The follow-up was carried out monthly until the age of six months or until six months after the last transfusion. For the children who presented increased serum ALT levels, follow-up was prolonged with half-yearly visits. The mean follow-up period was 18.7 ± 9 months (range, 12 to 48 months). At each check-up serum levels of ALT, AST, and GGT were measured, and at 3 and 6 months, 1 mL of serum was frozen at -80 °C. During the last check-up, and whenever an increase in ALT was observed, the following viral agents were studied: hepatitis A virus (HAV), hepatitis B virus (HBV), hepatitis C virus (HCV), cytomegalovirus (CMV), Epstein-Barr virus (EBV), herpes virus (HV 1 and 2), HGV, and TTV. Due to the possibility of vertical transmission, a virologic study was performed in all mothers and blood donors, and serum samples were frozen.
HGV and TTV were only investigated in mothers if their children tested positive. All units of the packed cells transfused were negative for anti-HCV (ELISA 3), HBsAg, HIV, and syphilis. Donors with increased levels of ALT were rejected. The classical criteria for PTH were applied, namely an increase in serum levels of ALT 2.5 times above normal during a period of 14-180 days post-transfusion, confirmed by a second test (20).
Biochemical parameters were measured using a HITACHI-717 (Boehringer-Mannheim) automatic analyzer. The markers for HAV (anti-HAV IgM), HBV (anti-HBc IgM and HBsAg), and CMV were studied by ELISA. EBV was determined by indirect immunofluorescence. HCV was tested for anti-HCV by ELISA 3, RIBA3 (Ortho). HCV-RNA was determined in the serum by qualitative RT-PCR using the Amplicor HCV Kit (Roche Diagnostics System) according to the manufacturer's instructions.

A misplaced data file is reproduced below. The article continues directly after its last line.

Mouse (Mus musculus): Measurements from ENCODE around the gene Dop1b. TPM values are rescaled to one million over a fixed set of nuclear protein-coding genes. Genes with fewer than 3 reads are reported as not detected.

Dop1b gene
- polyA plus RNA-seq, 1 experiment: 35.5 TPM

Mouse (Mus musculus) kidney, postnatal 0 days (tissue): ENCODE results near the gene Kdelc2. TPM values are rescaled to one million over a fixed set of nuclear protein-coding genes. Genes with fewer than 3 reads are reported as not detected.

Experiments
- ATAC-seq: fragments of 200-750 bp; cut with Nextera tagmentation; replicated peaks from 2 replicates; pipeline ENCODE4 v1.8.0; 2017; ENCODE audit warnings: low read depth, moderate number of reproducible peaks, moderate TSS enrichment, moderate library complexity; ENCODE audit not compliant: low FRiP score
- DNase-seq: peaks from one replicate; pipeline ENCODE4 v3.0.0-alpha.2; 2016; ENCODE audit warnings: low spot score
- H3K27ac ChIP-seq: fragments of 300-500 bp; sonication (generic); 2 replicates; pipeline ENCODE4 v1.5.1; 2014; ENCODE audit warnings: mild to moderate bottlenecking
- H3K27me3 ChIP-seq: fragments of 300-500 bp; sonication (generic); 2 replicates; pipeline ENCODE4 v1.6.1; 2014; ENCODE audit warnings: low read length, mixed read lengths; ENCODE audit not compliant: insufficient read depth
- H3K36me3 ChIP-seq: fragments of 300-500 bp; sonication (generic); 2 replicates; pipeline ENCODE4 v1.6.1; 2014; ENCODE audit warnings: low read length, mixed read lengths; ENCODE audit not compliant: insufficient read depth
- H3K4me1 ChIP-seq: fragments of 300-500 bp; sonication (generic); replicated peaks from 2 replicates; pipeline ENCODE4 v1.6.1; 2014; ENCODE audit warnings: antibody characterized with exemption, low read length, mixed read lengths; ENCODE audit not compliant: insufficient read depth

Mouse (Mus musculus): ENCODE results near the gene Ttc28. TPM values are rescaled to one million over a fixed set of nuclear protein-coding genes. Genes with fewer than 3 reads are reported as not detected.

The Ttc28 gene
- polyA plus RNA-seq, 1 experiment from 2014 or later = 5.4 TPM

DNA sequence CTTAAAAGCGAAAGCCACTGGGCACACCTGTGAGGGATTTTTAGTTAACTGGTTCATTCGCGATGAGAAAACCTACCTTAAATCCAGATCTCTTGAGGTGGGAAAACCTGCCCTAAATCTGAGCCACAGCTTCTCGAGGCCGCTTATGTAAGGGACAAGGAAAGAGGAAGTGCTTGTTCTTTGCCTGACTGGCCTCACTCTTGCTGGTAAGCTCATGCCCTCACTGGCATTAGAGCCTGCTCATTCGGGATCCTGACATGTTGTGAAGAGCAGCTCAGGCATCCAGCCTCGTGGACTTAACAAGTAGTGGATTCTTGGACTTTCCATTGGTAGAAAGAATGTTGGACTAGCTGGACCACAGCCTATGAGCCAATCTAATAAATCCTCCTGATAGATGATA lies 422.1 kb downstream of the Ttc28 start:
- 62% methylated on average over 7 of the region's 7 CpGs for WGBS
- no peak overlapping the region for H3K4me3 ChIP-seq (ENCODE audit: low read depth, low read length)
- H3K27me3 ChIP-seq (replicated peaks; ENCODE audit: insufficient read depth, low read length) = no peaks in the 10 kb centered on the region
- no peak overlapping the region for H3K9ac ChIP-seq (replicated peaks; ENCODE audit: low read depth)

The analysis of HGV-RNA was carried out by means of amplification and detection of two independent genomic regions: the 5' non-coding region and the region coding for the NS5a protein. The detection of these two regions was carried out in independent RT-PCR reactions (Boehringer-Mannheim). This method was employed singly for patients with increased levels of ALT, and in pools to study patients with normal levels of transaminases; positive tests were repeated. For the study of antibodies, we used an ELISA (Boehringer-Mannheim) technique, which qualitatively detected anti-HGVE2.
TTV-DNA was extracted from 150 mL of serum using the Nucleo Spin Virus Kit (Clontech Laboratories GmbH) and resuspended in 50 µL of buffered solution. TTV-DNA was amplified by semi-nested PCR with TTV-specific primers derived from two regions preserved from published sequences (21). For the first PCR, the primers TT6 (sense: 5'ACAGACAGAGGAGAAGGCAA) and TT7 (antisense: 5'TAC CAYTTAGCTCTCATT, with Y=C and T) (22) were used to amplify a product of 329 bp. After electrophoresis on agarose gel, samples producing a single band of 267 bp (the expected size for the amplified TTV-DNA fragment) were considered positive.